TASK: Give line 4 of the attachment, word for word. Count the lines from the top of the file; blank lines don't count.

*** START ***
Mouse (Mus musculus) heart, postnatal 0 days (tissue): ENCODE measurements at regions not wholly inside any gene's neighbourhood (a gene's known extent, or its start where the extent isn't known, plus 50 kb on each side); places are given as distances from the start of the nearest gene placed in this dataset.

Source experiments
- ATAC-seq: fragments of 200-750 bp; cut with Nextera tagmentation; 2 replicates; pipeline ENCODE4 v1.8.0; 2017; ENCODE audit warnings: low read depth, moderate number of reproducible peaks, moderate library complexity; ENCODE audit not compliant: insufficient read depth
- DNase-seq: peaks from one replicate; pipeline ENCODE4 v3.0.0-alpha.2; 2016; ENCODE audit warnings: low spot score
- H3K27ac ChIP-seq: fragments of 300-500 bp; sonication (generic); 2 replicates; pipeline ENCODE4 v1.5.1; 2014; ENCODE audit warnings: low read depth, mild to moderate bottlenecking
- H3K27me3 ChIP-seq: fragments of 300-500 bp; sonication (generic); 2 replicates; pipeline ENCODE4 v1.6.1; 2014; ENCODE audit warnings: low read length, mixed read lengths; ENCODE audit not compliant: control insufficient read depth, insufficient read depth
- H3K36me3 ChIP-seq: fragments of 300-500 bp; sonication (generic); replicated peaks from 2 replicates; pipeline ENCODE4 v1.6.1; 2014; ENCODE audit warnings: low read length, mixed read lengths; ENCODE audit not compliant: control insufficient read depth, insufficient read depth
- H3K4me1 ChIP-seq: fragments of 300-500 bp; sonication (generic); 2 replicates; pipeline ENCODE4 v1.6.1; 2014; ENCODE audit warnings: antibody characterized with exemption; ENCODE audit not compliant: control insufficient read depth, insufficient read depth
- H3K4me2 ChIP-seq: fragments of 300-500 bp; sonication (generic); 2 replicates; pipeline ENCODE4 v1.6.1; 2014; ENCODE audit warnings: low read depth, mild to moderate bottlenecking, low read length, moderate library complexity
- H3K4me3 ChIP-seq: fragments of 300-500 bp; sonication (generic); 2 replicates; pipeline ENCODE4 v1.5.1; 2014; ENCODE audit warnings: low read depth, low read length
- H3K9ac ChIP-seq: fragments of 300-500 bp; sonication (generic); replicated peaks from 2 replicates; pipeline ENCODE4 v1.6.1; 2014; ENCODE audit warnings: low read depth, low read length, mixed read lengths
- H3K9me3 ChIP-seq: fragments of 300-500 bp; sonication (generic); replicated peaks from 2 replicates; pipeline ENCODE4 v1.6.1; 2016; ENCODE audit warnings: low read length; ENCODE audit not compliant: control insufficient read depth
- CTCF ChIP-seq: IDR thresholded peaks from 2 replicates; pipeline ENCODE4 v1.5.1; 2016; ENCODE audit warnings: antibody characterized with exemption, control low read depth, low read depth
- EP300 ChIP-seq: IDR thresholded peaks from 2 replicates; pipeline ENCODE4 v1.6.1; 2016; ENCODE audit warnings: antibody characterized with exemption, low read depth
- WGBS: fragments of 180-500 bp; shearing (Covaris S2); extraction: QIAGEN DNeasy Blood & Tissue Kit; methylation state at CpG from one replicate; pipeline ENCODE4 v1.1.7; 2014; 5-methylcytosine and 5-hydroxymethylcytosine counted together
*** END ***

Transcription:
- DNase-seq: peaks from one replicate; pipeline ENCODE4 v3.0.0-alpha.2; 2016; ENCODE audit warnings: low spot score